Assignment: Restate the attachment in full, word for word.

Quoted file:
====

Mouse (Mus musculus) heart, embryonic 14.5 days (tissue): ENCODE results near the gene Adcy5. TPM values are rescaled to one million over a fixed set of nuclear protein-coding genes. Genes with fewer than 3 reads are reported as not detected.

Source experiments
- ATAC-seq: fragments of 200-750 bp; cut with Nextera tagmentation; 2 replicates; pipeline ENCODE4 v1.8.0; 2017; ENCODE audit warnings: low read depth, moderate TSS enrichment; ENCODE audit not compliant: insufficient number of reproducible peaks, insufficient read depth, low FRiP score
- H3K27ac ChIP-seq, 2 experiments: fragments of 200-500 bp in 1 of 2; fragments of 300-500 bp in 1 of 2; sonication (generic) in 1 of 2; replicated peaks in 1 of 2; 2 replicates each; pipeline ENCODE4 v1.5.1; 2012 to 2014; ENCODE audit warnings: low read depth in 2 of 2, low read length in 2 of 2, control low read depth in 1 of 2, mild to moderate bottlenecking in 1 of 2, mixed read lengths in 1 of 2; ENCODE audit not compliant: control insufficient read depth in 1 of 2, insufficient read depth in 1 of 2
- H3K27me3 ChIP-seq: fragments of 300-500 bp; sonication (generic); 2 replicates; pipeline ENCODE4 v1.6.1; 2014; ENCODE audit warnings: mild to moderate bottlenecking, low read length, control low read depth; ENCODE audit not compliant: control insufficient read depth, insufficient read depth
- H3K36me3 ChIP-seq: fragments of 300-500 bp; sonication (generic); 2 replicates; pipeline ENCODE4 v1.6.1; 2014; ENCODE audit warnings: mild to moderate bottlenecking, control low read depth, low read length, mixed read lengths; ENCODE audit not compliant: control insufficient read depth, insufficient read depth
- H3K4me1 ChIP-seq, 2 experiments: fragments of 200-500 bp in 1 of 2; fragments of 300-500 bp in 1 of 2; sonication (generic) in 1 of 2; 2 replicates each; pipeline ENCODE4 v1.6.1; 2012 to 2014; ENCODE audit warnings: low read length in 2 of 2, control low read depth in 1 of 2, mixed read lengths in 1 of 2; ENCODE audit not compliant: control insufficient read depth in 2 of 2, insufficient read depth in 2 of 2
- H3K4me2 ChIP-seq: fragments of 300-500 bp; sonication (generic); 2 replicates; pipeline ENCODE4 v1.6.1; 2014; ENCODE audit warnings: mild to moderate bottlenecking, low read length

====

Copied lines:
Mouse (Mus musculus) heart, embryonic 14.5 days (tissue): ENCODE results near the gene Adcy5. TPM values are rescaled to one million over a fixed set of nuclear protein-coding genes. Genes with fewer than 3 reads are reported as not detected.

Source experiments
- ATAC-seq: fragments of 200-750 bp; cut with Nextera tagmentation; 2 replicates; pipeline ENCODE4 v1.8.0; 2017; ENCODE audit warnings: low read depth, moderate TSS enrichment; ENCODE audit not compliant: insufficient number of reproducible peaks, insufficient read depth, low FRiP score
- H3K27ac ChIP-seq, 2 experiments: fragments of 200-500 bp in 1 of 2; fragments of 300-500 bp in 1 of 2; sonication (generic) in 1 of 2; replicated peaks in 1 of 2; 2 replicates each; pipeline ENCODE4 v1.5.1; 2012 to 2014; ENCODE audit warnings: low read depth in 2 of 2, low read length in 2 of 2, control low read depth in 1 of 2, mild to moderate bottlenecking in 1 of 2, mixed read lengths in 1 of 2; ENCODE audit not compliant: control insufficient read depth in 1 of 2, insufficient read depth in 1 of 2
- H3K27me3 ChIP-seq: fragments of 300-500 bp; sonication (generic); 2 replicates; pipeline ENCODE4 v1.6.1; 2014; ENCODE audit warnings: mild to moderate bottlenecking, low read length, control low read depth; ENCODE audit not compliant: control insufficient read depth, insufficient read depth
- H3K36me3 ChIP-seq: fragments of 300-500 bp; sonication (generic); 2 replicates; pipeline ENCODE4 v1.6.1; 2014; ENCODE audit warnings: mild to moderate bottlenecking, control low read depth, low read length, mixed read lengths; ENCODE audit not compliant: control insufficient read depth, insufficient read depth
- H3K4me1 ChIP-seq, 2 experiments: fragments of 200-500 bp in 1 of 2; fragments of 300-500 bp in 1 of 2; sonication (generic) in 1 of 2; 2 replicates each; pipeline ENCODE4 v1.6.1; 2012 to 2014; ENCODE audit warnings: low read length in 2 of 2, control low read depth in 1 of 2, mixed read lengths in 1 of 2; ENCODE audit not compliant: control insufficient read depth in 2 of 2, insufficient read depth in 2 of 2
- H3K4me2 ChIP-seq: fragments of 300-500 bp; sonication (generic); 2 replicates; pipeline ENCODE4 v1.6.1; 2014; ENCODE audit warnings: mild to moderate bottlenecking, low read length